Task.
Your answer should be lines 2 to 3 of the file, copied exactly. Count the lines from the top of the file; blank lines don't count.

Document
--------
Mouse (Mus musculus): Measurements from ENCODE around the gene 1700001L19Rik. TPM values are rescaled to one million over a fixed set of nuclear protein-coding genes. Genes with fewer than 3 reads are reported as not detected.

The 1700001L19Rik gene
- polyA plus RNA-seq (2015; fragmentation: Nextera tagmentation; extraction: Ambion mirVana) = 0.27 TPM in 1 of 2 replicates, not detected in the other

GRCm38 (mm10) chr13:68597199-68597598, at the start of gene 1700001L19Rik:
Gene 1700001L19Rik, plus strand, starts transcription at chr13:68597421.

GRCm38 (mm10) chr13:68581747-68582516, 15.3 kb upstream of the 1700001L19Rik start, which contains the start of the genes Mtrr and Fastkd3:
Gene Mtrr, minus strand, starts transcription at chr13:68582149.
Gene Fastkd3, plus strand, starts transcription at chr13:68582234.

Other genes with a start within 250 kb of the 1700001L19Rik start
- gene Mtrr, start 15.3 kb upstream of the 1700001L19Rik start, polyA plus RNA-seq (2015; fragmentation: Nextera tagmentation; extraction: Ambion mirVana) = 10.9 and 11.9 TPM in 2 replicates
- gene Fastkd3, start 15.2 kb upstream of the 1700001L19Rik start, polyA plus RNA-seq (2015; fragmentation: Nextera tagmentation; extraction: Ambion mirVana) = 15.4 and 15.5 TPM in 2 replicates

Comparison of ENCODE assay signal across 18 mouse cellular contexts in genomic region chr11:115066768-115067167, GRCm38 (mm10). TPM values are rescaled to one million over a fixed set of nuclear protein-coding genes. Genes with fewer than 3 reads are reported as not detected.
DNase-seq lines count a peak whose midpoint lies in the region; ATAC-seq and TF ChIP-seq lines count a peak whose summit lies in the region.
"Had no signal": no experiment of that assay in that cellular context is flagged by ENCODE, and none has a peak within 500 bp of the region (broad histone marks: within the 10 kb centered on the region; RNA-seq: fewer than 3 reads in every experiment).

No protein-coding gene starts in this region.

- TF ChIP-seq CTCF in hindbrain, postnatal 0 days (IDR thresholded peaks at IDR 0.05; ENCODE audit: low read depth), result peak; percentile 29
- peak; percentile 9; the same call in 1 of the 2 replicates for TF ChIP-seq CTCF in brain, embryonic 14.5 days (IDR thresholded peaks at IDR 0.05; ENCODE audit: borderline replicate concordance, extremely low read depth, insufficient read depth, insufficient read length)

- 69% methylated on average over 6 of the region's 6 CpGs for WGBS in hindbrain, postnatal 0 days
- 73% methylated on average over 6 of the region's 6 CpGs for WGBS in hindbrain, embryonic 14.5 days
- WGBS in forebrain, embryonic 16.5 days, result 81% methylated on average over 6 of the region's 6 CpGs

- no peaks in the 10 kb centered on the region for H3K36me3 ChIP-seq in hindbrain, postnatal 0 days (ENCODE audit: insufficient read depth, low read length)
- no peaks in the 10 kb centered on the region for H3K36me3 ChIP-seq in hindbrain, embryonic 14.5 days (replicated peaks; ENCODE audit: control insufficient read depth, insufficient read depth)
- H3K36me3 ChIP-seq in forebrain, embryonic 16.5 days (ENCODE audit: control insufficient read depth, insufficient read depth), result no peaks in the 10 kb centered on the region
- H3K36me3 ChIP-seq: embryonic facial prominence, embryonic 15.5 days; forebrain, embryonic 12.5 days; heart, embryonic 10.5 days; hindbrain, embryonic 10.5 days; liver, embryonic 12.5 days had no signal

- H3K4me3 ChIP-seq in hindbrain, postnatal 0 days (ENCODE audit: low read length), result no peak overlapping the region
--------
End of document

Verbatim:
The 1700001L19Rik gene
- polyA plus RNA-seq (2015; fragmentation: Nextera tagmentation; extraction: Ambion mirVana) = 0.27 TPM in 1 of 2 replicates, not detected in the other